What Do Five Monkeys And One Banana Have To Do With Your Bones?
Have you ever wondered what makes people do what they do? Are you amazed, as I am, at why the majority of people unthinkingly conform to conventional behavior patterns that when analyzed seem completely nonsensical?
Today I’ll share with you a fascinating study that illuminates some startling insights into human behavior. What’s more, they can also be applied to bone health.
And once you read this you’ll understand that “conventional wisdom” isn’t always based on wisdom at all…
Five Monkeys, One Banana, and Some Ice Water
This study1 is really intriguing. For one thing, despite citations, some people claim the study never even happened. Perhaps the insights it provided are just a little too close for comfort…
Here’s how the researchers conducted the study (and please understand that I don’t condone animal research). They placed five monkeys in a cage and hung a banana from the ceiling. They also placed a step-ladder under the banana, and when a monkey would race for the banana and grab it, that monkey and the other four were sprayed with ice-cold water. Eventually the message got conveyed: “No one should go for the banana, because we’ll all get sprayed.”
To make sure no monkey went for the banana (which they had learned would result in a spray of cold water), the monkeys would attack and beat up any monkey that tried to get it.
After a while, the scientists removed one of the monkeys and replaced it with one that had never been hit with cold water. Like clockwork, when the new monkey went for the banana the other monkeys attacked it and prevented it from getting to the banana.
One by one, all the monkeys that had experienced the spraying were replaced with new monkeys that had never been sprayed with cold water. Nonetheless, the learned behavior continued – the monkeys wouldn’t allow anyone to get the banana!
Sounds familiar? If it does, it’s because…
Humans Behave in Much the Same Way
Amazingly, humans tend to behave like the monkeys in the study. And that applies to health as well. But thankfully, this does not apply to the Save Our Bones community.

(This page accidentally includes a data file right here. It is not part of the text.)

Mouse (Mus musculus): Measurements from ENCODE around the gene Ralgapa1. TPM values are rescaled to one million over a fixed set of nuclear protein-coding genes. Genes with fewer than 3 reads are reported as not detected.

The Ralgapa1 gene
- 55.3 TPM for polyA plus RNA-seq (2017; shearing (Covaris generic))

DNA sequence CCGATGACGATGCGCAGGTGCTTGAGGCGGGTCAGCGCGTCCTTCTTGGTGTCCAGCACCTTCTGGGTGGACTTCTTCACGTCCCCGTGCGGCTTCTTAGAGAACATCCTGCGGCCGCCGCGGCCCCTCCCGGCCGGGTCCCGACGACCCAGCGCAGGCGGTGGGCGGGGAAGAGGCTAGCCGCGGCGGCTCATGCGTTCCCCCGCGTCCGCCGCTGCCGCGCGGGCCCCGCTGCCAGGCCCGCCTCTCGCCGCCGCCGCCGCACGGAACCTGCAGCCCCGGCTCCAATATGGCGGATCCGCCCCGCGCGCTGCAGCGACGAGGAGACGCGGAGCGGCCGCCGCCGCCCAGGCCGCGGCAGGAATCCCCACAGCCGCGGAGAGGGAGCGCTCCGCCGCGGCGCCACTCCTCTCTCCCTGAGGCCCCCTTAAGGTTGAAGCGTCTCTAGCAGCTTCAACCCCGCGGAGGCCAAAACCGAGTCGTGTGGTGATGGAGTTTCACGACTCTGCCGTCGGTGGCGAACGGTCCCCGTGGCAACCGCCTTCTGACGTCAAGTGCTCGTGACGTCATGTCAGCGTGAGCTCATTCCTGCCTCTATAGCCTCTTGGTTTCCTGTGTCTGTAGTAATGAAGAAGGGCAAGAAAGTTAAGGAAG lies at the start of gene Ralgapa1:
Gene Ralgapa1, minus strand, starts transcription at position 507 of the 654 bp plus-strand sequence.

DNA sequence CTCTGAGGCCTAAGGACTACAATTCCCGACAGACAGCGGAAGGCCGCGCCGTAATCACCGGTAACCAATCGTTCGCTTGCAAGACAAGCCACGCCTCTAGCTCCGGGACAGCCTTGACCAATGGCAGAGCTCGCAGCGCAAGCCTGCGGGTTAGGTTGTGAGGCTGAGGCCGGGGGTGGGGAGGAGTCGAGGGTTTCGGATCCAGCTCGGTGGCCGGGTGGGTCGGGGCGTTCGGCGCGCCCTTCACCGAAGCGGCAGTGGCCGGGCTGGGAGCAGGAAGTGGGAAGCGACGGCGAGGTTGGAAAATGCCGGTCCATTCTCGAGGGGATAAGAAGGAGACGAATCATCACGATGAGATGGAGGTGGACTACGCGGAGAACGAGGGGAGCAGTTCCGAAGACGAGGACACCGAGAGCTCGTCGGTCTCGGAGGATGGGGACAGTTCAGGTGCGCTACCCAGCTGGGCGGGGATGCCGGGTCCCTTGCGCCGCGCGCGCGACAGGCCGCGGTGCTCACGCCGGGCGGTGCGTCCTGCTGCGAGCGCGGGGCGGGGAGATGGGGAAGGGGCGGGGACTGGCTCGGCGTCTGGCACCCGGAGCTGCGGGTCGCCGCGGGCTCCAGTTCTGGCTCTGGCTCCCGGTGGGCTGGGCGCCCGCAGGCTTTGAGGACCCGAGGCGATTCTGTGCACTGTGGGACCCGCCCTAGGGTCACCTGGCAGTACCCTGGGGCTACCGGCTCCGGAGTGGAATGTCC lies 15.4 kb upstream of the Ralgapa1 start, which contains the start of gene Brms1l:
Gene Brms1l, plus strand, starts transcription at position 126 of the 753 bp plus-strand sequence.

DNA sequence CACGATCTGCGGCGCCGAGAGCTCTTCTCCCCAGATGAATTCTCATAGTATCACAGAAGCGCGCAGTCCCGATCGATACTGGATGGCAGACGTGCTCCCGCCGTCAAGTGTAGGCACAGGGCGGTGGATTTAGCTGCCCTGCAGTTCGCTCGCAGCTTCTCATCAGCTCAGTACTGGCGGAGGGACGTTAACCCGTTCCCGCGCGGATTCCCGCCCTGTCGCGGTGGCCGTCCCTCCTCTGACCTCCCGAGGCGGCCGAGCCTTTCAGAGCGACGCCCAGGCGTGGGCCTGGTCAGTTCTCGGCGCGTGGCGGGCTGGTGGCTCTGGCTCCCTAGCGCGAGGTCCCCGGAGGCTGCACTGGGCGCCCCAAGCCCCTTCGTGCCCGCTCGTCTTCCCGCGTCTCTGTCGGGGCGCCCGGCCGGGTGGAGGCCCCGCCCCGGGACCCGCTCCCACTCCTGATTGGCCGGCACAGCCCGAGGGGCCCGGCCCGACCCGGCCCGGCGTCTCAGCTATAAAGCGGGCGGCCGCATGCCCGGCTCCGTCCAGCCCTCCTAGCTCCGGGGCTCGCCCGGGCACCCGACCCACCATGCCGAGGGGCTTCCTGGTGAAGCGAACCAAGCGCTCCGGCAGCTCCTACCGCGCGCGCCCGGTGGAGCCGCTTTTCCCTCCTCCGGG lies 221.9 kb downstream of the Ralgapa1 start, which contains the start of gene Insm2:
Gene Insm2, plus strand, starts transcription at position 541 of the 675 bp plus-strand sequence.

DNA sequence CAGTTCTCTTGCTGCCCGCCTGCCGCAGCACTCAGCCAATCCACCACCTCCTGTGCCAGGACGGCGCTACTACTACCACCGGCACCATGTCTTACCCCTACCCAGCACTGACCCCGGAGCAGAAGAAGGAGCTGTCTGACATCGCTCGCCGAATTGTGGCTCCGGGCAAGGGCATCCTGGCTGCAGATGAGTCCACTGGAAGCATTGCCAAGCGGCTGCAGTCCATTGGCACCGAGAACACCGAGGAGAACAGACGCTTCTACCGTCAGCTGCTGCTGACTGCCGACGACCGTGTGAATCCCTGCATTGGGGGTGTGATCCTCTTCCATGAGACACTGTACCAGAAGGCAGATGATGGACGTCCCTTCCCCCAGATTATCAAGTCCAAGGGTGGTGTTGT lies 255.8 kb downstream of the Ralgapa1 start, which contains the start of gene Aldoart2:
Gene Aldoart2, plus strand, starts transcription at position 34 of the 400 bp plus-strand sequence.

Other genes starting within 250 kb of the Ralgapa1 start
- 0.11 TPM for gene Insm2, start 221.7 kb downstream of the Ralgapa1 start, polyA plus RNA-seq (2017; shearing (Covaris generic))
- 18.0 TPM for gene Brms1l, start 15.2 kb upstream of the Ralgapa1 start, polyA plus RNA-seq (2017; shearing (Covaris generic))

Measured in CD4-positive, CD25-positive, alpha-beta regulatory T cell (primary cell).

Here are five interesting examples:
1. Accepting Doctor’s Advice Without Asking Questions
How many people truly question what their doctor tells them? The majority of patients take what their doctor says at face value, assuming that the doctor is somehow “above” the patient. (Just as an aside, isn’t it interesting that the word “patient” ever became a noun to refer to people who are under the care of a doctor?)
Doctors are seen as infallible for reasons that really can’t be pinpointed. Like the monkeys who jumped the newbie going for the banana, most people simply don’t know why they don’t question doctors; they just don’t.
2. Trusting the FDA and its Drug “Approvals”
Despite numerous scandals linked to the FDA, people still continue to believe that FDA approval is the equivalent of a “safety seal.” There are just too many examples of the FDA getting caught with its corporate pants down to cite them all here; but let’s look at a few highlights.
- A Trio of Trouble – In 2010, the FDA neglected to ban three extremely harmful drugs: pain killer propoxyphene (used in Darvocet), diet drug sibutramine (Meridia), and diabetes drug rosiglitazone (Avandia), thus recklessly endangering the health and lives of thousands.
- Speaking of Avandia… this diabetes drug has been the center of a major controversy. The latest wave in the Avandia flood came when two members of the US Senate sent a letter to the FDA alleging that the FDA swept dangerous side effects “under the rug” in order to garner approval from GlaxoSmithKline (GSK – Avandia’s manufacturer). Even though a panel member warned that the risk of congestive heart failure was strong enough for a black box warning, conveniently (for GSK), the FDA had that person “removed.”
- Again with Avandia… the FDA halted a randomized, double-blind study on the drug, claiming it was unfair because the study compared Avandia with a safer alternative. But the FDA is supposed to have our safety and best interest at heart, right?